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NATPE '94: art deco and the in-crowd.

There is advice and warnings to be considered for NATPE '94, which will be held in January in Miami Beach, Florida.

Advice: Bring along Spanish and German dictionaries. Miami is a Spanish city invaded by Germans.

Warning: Do not stray into Miami's other districts with a car that says "rented." It's too dangerous.

Advice: Dress casual e.g., Bermuda shorts, T-Shirts, baseball caps. But, be stylish. Sneakers are out of the question (this isn't Hollywood) as well as jogging suits. Top siders are in, together with roller blades and socks worn with sandals for Germans over 40. Be particular about your baseball cap: New York Yankees and L.A. symbols are in Out are esoteric caps such as the Chicago Bulls, or anything from New England.

Warning: Lose some weight before hitting Ocean Drive. Competition is stiff with all those models, actors and other aspiring show-biz types swarming around.

Advice: Be a defensive driver. In Miami, people believe it's none of your business where they make turns. Be patient. hotel telephones are slow. Also, learn to tolerate all those "snow birds" from Canada. Remember, January is the high tourist season for Miami.

To be in Miami Beach today is like entering a set of a 193os movie. Art Deco is the name of the game.

The beach, a paradise for string-bikini wearers and topless sunbathers, is made up of fine sand, which radiates a white tone. The water tends to be a nice tropical green with lots of sea plants and rubbish floating. Most hotels provide solvent to remove the tar from the feet of its guests after a romantic walk on the beach.

A large number of Latin broadcasters are expected in Miami for this NATPE simply because they either have offices in the area, or maintain a residence. According to NATPE's president Bruce Johansen, the popular NATPE seminars will be a rich source of information for non-U.S. producers willing to play the U.S. TV game.

One of Johansen's tasks, in addition to expanding the market and keeping costs at bay, is to reconcile the various opinion on NATPE's international role. Some industry members see NATPE as a place for U.S. companies to sell internationally, which is done for the case of Latins. But, most international distributors tend to prefer the Monte Carlo TV Market, MIP-TV and MIPCOM

Other NATPE members see the market as purely a U.S. event where foreign TV executives are encouraged to learn about the American TV market. But, critics say, TV today is not just a one-country show. Because of co-production, non-U.S. producers have to actively participate in U.S. events,

Yet, others see NATPE as a springboard for non-U.S. producers to sell to the Americans, only if they would be willing to play the game: a very expensive game with no guaranteed results, not even for the Americans.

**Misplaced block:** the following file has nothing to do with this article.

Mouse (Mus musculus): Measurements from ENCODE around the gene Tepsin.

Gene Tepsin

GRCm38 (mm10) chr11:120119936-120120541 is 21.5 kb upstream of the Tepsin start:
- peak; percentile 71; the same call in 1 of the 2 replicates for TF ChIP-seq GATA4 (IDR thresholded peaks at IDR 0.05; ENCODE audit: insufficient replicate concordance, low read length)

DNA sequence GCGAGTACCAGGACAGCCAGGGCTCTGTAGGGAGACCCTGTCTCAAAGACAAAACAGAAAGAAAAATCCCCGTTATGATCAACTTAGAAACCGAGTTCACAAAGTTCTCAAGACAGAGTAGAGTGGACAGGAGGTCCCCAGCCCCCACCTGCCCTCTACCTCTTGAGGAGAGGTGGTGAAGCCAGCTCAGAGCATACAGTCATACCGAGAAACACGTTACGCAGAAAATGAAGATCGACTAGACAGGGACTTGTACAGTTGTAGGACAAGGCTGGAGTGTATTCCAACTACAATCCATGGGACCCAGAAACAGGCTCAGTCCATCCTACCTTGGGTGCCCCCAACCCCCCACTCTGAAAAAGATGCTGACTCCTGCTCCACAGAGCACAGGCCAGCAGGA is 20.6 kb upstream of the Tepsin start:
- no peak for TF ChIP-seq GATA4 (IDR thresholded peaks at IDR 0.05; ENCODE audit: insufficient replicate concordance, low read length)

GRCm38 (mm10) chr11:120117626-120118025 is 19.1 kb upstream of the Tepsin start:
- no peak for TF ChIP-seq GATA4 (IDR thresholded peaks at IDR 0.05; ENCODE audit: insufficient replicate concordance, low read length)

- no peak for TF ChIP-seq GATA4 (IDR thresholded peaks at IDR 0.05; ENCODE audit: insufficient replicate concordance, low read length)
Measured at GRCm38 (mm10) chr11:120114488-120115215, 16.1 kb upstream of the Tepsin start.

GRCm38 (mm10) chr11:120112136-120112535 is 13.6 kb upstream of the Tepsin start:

Nontheless, quite apart from the market itself, NATPE, according to Johansen, is "aggressively encouraging international membership" and scheduled a series of seminars both in Miami and in Europe.

Earlier this month in Los Angeles, NATPE staged a seminar around the topic "Creating Today's TV." Come November, there will be a one-day seminar in both Germany and France, designed to explain the procedures of American TV to the Europeans.

NATPE in Miami is making a number of innovative changes, many designed to meet the needs of international members. Once again, there will be the international seminar followed by the international reception.

NATPE's "survival kit" session is going to be a daily routine. There will be one briefing in Spanish. At these briefings, the day's NATPE agenda will be discussed.

There will be special red telephones providing access to translator services, Johansen is also introducing a separate international registration area.

NATPE this year will also feature a number of specialized pavillions focusing on new technologies. There will be one on interactive TV, another for Telcos, and yet another for cable.

Johansen said NATPE is literally sold out and last year's 10,450 attendance record will easily be surpassed.

To cover the Pacific Rim countries, NATPE has named Nick McMahon of Village Roadshow in Australia as its representative "down under."
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Title Annotation:National Association of Television Program Executives
Publication:Video Age International
Date:Oct 1, 1993
Previous Article:MIPCOM's Roy: expanding by one market a year? Not really.
Next Article:MIFED celebrates buoyant market.

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